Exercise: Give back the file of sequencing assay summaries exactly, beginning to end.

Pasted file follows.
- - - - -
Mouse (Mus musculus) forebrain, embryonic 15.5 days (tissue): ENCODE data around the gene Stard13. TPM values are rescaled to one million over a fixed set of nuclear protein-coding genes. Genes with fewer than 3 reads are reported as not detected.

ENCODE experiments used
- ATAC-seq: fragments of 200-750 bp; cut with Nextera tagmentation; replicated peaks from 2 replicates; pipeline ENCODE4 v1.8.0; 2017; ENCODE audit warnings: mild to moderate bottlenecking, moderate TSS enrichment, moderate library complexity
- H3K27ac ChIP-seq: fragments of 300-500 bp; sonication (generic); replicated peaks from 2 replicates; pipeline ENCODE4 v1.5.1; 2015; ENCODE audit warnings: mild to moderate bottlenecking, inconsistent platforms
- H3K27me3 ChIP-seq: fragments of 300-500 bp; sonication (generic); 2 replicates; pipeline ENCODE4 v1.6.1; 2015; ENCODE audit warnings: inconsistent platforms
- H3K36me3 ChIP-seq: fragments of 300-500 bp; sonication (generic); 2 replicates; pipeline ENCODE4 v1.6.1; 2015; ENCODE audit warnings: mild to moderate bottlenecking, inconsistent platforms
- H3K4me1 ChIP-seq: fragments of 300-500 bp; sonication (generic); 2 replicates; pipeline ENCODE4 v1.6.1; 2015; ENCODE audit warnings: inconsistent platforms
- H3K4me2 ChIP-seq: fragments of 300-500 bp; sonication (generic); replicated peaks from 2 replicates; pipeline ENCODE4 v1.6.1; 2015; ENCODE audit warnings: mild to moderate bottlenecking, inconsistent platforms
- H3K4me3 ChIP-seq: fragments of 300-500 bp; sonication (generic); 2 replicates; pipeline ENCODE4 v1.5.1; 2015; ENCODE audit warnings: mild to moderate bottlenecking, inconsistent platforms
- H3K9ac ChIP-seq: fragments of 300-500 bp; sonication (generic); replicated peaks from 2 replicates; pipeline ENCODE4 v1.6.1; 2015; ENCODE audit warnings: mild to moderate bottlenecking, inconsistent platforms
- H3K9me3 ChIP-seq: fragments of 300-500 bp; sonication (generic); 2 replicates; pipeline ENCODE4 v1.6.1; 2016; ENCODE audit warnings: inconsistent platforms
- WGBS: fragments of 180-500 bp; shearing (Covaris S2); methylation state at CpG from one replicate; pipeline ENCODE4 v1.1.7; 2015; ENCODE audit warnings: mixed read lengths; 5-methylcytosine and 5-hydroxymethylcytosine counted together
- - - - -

Mouse (Mus musculus) forebrain, embryonic 15.5 days (tissue): ENCODE data around the gene Stard13. TPM values are rescaled to one million over a fixed set of nuclear protein-coding genes. Genes with fewer than 3 reads are reported as not detected.

ENCODE experiments used
- ATAC-seq: fragments of 200-750 bp; cut with Nextera tagmentation; replicated peaks from 2 replicates; pipeline ENCODE4 v1.8.0; 2017; ENCODE audit warnings: mild to moderate bottlenecking, moderate TSS enrichment, moderate library complexity
- H3K27ac ChIP-seq: fragments of 300-500 bp; sonication (generic); replicated peaks from 2 replicates; pipeline ENCODE4 v1.5.1; 2015; ENCODE audit warnings: mild to moderate bottlenecking, inconsistent platforms
- H3K27me3 ChIP-seq: fragments of 300-500 bp; sonication (generic); 2 replicates; pipeline ENCODE4 v1.6.1; 2015; ENCODE audit warnings: inconsistent platforms
- H3K36me3 ChIP-seq: fragments of 300-500 bp; sonication (generic); 2 replicates; pipeline ENCODE4 v1.6.1; 2015; ENCODE audit warnings: mild to moderate bottlenecking, inconsistent platforms
- H3K4me1 ChIP-seq: fragments of 300-500 bp; sonication (generic); 2 replicates; pipeline ENCODE4 v1.6.1; 2015; ENCODE audit warnings: inconsistent platforms
- H3K4me2 ChIP-seq: fragments of 300-500 bp; sonication (generic); replicated peaks from 2 replicates; pipeline ENCODE4 v1.6.1; 2015; ENCODE audit warnings: mild to moderate bottlenecking, inconsistent platforms
- H3K4me3 ChIP-seq: fragments of 300-500 bp; sonication (generic); 2 replicates; pipeline ENCODE4 v1.5.1; 2015; ENCODE audit warnings: mild to moderate bottlenecking, inconsistent platforms
- H3K9ac ChIP-seq: fragments of 300-500 bp; sonication (generic); replicated peaks from 2 replicates; pipeline ENCODE4 v1.6.1; 2015; ENCODE audit warnings: mild to moderate bottlenecking, inconsistent platforms
- H3K9me3 ChIP-seq: fragments of 300-500 bp; sonication (generic); 2 replicates; pipeline ENCODE4 v1.6.1; 2016; ENCODE audit warnings: inconsistent platforms
- WGBS: fragments of 180-500 bp; shearing (Covaris S2); methylation state at CpG from one replicate; pipeline ENCODE4 v1.1.7; 2015; ENCODE audit warnings: mixed read lengths; 5-methylcytosine and 5-hydroxymethylcytosine counted together